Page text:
Usually, scanning is performed from the thoracic inlet to the common femoral arteries. When a dissection is identified, repeat scanning may be performed to obtain delayed images of the false lumen and aortic branches. Multiplanar reformation images are obtained in sagittal, coronal, oblique sagittal, and curved projections generated with an independent workstation. The use of volume rendering may be helpful for planning surgery.
Typical CT findings in acute dissection or intramural hematoma include the following:
Aortic intramural hematoma: Crescentic high-attenuating clot within the media, with internally displaced calcification (see the image below)Nonenhanced CT scan of the chest demonstrates a type B acute aortic intramural hematoma with displacement of intimal calcification and a crescentic high-attenuating clot without mass effect on the aortic lumen. Courtesy of Joel L. Fishman, MD.
Intimal flap separating the two aortic channels (see the images below)Contrast-enhanced axial CT image demonstrates an intimal flap that separates the 2 channels in the ascending and descending aorta diagnostic of a Stanford type A dissection. Courtesy of Joel L. Fishman, MD.Contrast-enhanced axial CT image demonstrates an intimal flap that separates the 2 channels in the ascending aorta and descending aorta and begins at the level of the aortic root. Courtesy of Joel L. Fishman, MD.
Hemorrhagic pleural and pericardial effusions and mediastinal hemorrhage may be seen.
CT is helpful in postoperative follow-up. It may accurately depict associated complications, including the following:
Inadequate contrast opacification may lead to false-negative findings of aortic dissection. Aortic intramural hematoma may be misinterpreted as an aneurysm with thrombus or arteritis.
Spiral CT artifacts include perivenous streaks and motion artifacts. The perivenous streaks are caused by beam hardening and motion resulting from transmitted pulsation in a vein that carries undiluted contrast medium into the heart. Some authors recommend injecting the contrast agent at a rate of 2 mL/s via a peripheral intravenous site in the right arm. Aortic motion artifact is produced by the aortic wall motion from the end of diastole to the end of systole. Typically, this artifact is seen in the left anterior and right posterior margins of the aortic circumference.
In some patients, especially those with cystic medial necrosis, the intimal flap may be subtle.
CT scanning for patients with type B intramural hematoma is useful in determining morphologic evolution and intimal erosion. It also helps assess predictive factors that would allow for better endovascular prognosis and treatment.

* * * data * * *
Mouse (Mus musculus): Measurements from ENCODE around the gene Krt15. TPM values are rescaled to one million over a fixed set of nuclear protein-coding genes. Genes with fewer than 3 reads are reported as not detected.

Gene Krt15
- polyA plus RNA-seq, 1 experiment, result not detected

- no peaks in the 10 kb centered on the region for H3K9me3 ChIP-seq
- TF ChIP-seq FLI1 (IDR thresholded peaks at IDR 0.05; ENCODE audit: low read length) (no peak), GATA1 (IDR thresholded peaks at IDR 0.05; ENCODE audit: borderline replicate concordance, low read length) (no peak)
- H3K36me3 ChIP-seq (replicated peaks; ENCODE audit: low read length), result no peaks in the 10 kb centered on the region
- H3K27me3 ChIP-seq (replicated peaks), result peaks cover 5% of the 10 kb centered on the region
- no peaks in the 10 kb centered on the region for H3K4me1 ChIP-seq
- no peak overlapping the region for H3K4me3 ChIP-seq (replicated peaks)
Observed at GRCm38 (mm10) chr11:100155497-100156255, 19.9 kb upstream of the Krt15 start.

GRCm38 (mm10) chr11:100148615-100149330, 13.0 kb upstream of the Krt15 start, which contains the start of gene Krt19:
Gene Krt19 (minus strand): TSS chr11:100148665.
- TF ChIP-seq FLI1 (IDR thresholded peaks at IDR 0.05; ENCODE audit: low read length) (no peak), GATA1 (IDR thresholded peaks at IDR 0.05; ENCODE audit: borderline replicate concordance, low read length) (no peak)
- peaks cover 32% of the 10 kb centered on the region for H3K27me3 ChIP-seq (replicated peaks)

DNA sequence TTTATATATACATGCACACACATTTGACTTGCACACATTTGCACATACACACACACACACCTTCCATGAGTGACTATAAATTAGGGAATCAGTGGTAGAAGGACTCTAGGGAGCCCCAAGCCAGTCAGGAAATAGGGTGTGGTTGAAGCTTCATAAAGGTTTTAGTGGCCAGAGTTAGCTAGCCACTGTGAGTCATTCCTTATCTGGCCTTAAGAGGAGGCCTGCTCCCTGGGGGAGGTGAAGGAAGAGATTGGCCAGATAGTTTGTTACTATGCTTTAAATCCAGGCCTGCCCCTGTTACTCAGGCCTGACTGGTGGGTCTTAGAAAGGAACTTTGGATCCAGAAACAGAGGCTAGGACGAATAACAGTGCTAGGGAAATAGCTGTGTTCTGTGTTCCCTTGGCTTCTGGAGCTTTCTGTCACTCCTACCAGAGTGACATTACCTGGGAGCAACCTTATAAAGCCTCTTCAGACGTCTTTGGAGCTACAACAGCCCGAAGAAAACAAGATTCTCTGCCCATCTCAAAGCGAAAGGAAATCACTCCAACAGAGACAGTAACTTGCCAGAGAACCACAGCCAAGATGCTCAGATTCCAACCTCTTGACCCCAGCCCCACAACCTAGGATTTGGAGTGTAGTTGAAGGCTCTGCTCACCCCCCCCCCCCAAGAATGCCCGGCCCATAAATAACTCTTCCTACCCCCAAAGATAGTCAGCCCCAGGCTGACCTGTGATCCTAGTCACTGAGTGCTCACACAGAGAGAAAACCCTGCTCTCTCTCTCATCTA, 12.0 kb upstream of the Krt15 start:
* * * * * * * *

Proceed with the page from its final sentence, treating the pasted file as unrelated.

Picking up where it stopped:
In a study by Schlatter et al , it was determined that complications or morphologic progression were tied to preexisting intimal anomalies seen on the initial CT.  Increasing the detection rate of intimal anomalies, such as intimal erosion and aortic branch artery lesions, was done by using multislice CT, with systematically delayed phase and millimetric thin slices.
See the images below.
Magnetic Resonance Imaging
MRI is an accurate tool for use in diagnosis of aortic dissection, but it may not be readily available in the acute setting. In addition, unstable patients with Swan-Ganz catheters should not undergo MRI. [28, 29, 30, 31, 32, 33, 13, 24, 34, 26, 16] The sensitivity and specificity of MRI for aortic dissection are both more than 90%.
MRI findings of aortic dissection include the following:
An intimal flap of medium signal intensity is surrounded by a signal void of fast-flowing blood on "black blood" echocardiogram (ECG)-gated spin-echo or double inversion recovery single-shot fast spin-echo MRI (see the image below).Sagittal gradient-echo MRI image obtained in early systole shows a jet of blood flowing through the intimal tear from the smaller anterior true lumen into the larger posterior false lumen. The intimal flap is recognized as the medium signal intensity linear structure that divides the true and false lumens. An aortic stent-graft could be placed across the intimal/entry tear in the descending thoracic aorta to redirect blood into the anterior true lumen. Courtesy of Joel L. Fishman, MD.
With cine gradient echo imaging, the intimal flap appears as a dark line against the high signal intensity of the flowing blood; it may change configuration during the cardiac cycle. It is important that a careful examination of the aortic flap be conducted during the cardiac cycle with cine MRI so as to detect the presence of "true lumen collapse," which may be associated with end-organ ischemia. In some cases, the intima is stripped 360° from the media and is essentially "free floating"; this may result in catastrophic intimo-intimo intussusception.
Newer pulse sequences such as true fisp or Fiesta offer very fast cine imaging.
Basic MRI sequences for evaluating aortic dissection include spin-echo T1-weighted or breath-hold double inversion recovery sequences, cardiac-gated gradient-echo sequences, and three-dimensional (3D) thin-section MR angiography with a bolus injection of a single or double dose of gadolinium-based contrast agent.
MRI findings of AIH include a crescent of blood surrounding but not compressing the aorta. The signal intensity of the crescent varies with age on T1-weighted imaging: it is isointense to muscle in the acute setting and is markedly hyperintense after 3-7 days.